Fight Against Trans Fats in 2021 | UPSC

Fight Against Trans Fats in 2021 | UPSC


The sustained fight against trans fats

      WHY IN NEWS:

Why did the FSSAI introduce new caps and what more needs to be done for global elimination?

SYLLABUS COVERED: GS 3: Science and Technology


Cardiovascular diseases are the leading cause of death globally, causing over 1.8 crore deaths every year.



  • On December 29, 2020, the Food Safety and Standards Authority of India (FSSAI) reduced the permissible limit of trans fatty acids (TFA) in oils and fats to 3% for 2021 and 2% by 2022, against the earlier cap of 5%.
  • The decision was effected by an amendment to the Food Safety and Standards (Prohibition and Restriction on Sales) Regulations.

The new rules apply to edible refined oils, vanaspati , margarine, bakery shortenings, and other cooking media like vegetable fat spreads and mixed fat spreads.

  • In 2018, the World Health Organization (WHO) had called for a global elimination of industrially produced TFAs by 2023.


Trans fats, or trans-fatty acids, are a form of unsaturated fat.They come in both natural and artificial forms. 

  • Natural, or ruminant, trans fats occur in the meat and dairy from ruminant animals, such as cattle, sheep, and goats.
  • They form naturally when bacteria in these animals’ stomachs digest grass.
  • These types typically comprise 2–6% of the fat in dairy products and 3–9% of the fat in cuts of beef and lamb.
  • However, dairy and meat eaters needn’t be concerned.


  • Several reviews have concluded that a moderate intake of these fats does not appear harmful .
  • The best-known ruminant trans fat is conjugated linoleic acid (CLA), which is found in dairy fat.
  • It is believed to be beneficial and is marketed as a dietary supplement .
  • However, artificial trans fats — otherwise known as industrial trans fats or partially hydrogenated fats — are hazardous to our health.

These fats occur when vegetable oils are chemically altered to stay solid at room temperature, which gives them a much longer shelf life.

  • All natural fats and oils are a combination of monounsaturated, polyunsaturated and saturated fatty acids or trans fatty acids.
  • Our body needs the first two categories of ‘healthy’ fats as apart from being a major source of energy, they help absorb some vitamins and minerals and build cell membranes and the sheaths surrounding nerves.
  • These fats are free-flowing, unlike saturated fatty acids or trans fats, which are considered harmful as they clog arteries and result in hypertension, heart attacks, and other cardiovascular issues.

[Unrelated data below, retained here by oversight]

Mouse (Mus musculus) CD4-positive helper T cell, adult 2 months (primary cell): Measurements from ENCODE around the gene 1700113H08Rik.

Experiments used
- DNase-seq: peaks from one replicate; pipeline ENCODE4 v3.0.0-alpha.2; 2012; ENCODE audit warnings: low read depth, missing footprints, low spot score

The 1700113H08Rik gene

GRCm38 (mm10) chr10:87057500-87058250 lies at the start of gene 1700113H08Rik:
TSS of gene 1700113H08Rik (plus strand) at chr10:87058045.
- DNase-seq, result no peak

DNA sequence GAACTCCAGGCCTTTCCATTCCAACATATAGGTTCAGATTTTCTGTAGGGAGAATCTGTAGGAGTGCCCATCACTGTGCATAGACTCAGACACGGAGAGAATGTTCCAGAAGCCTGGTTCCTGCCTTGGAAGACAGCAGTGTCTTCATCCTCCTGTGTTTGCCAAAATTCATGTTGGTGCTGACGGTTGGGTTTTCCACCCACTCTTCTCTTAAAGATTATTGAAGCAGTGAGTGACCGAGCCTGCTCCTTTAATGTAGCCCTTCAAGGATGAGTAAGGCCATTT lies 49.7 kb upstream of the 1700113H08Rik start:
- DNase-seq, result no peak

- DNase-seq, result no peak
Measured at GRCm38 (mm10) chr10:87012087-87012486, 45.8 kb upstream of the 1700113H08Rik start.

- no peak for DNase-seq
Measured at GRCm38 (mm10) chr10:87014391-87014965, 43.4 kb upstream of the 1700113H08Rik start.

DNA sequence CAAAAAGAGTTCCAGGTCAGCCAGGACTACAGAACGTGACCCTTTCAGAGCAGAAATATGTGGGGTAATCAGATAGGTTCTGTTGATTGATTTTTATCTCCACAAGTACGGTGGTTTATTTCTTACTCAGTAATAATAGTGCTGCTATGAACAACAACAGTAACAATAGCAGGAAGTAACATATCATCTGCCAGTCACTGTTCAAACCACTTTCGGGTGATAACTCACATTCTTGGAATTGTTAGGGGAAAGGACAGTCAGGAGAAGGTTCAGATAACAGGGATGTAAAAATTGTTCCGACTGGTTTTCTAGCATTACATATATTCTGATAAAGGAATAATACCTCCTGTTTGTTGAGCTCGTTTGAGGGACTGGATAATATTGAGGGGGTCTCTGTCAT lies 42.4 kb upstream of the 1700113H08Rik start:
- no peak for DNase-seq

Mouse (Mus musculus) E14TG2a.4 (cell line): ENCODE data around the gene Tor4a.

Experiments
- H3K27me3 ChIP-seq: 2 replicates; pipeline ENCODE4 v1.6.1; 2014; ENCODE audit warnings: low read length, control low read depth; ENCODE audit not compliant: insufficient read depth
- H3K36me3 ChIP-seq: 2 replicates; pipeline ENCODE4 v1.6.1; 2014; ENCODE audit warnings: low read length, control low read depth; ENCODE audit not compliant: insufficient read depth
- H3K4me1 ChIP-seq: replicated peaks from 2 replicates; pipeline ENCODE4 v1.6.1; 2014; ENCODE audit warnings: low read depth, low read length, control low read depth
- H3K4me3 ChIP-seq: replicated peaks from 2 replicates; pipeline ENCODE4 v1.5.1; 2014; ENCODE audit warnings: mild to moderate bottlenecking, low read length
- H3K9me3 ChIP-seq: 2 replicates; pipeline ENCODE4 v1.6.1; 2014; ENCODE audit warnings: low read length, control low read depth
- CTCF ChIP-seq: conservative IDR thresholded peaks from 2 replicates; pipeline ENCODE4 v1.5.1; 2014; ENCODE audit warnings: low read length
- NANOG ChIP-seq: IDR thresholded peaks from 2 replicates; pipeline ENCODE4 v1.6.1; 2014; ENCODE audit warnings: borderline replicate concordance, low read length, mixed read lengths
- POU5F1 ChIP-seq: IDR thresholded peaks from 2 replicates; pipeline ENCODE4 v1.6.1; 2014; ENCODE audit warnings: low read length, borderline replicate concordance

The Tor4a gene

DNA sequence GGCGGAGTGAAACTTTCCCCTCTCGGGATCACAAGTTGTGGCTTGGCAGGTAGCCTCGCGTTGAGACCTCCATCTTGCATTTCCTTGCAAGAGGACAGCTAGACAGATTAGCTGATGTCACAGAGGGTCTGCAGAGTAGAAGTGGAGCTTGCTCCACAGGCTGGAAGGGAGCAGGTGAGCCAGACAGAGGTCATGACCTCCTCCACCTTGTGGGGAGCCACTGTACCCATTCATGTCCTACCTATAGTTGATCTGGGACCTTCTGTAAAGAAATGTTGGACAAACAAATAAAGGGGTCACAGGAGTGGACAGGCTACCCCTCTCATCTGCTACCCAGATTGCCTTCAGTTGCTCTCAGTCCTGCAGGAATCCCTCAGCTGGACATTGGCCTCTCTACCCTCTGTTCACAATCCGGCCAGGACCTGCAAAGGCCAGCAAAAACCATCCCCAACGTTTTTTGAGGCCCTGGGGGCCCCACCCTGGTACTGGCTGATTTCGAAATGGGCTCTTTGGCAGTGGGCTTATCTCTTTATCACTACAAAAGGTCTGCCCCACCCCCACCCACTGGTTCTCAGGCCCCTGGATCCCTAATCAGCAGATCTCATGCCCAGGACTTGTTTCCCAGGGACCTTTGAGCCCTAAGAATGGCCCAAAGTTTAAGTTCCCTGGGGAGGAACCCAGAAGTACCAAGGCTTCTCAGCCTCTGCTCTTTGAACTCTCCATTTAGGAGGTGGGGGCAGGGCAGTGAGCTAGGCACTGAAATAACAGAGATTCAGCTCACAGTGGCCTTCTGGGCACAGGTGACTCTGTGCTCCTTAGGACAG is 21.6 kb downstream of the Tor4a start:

• In 2018, the WHO called for elimination of industrially produced TFAs by 2023, and brought out a step-by-step guide called ‘REPLACE’ to help countries frame policies.
  • This prompted accelerated action by member states and other stakeholders.

However, threats posed by non-communicable diseases started gaining attention much earlier in the 1980s, following which Denmark became the first country to ban TFAs in 2003.

  • In the next five years, Chile and Switzerland banned TFAs too.
  • During the same period, several U.S. States, such as New York, implemented local bans.
  • In its report in 2020, the WHO said that 58 countries had introduced laws that will protect 3.2 billion people from TFAs by the end of 2021.
  • But more than 100 countries still needed to take action.
  • Last year, 11 of the 15 countries that account for two-thirds of deaths linked to trans fats still needed to act.
  • These were Azerbaijan, Bangladesh, Bhutan, Ecuador, Egypt, India, Iran, Mexico, Nepal, Pakistan, Republic of Korea.
  • In India, action against trans fats coincided with the setting up of the FSSAI.
  • Though it came into existence in 2006, civil society organisations say that its functioning picked up by 2011-12.
  • It was in 2011 that it imposed a cap of 10% on trans fats in oils and fats in India, which was further revised to 5% in 2015.


  • Civil society organisations in India are pushing for a cap of 3% for 2021 and 2% for 2022 to be imposed not just on trans fats in oils and fats, but in “all” foods.
  • According to those engaging with the government on the subject, a regulation for this is likely soon.

A bigger challenge will be implementation, which is a State subject. 

  • The FSSAI will need to pursue local governments to improve surveillance, inspection of food premises, sampling of food products, regular training of officers, upgradation of food labs, etc.
  • There are also concerns raised by a Parliamentary panel on the regulator’s ineffectiveness.

      IASbhai WINDUP: 

  • The WHO estimates that over 5 lakh people with cardiovascular issues die globally every year due to the consumption of industrially produced TFAs.
  • As per FSSAI, about 77,000 deaths take place annually in India due to TFAs.
     SOURCES:   DownToEarth  | Fight Against Trans Fats in 2021 | UPSC 



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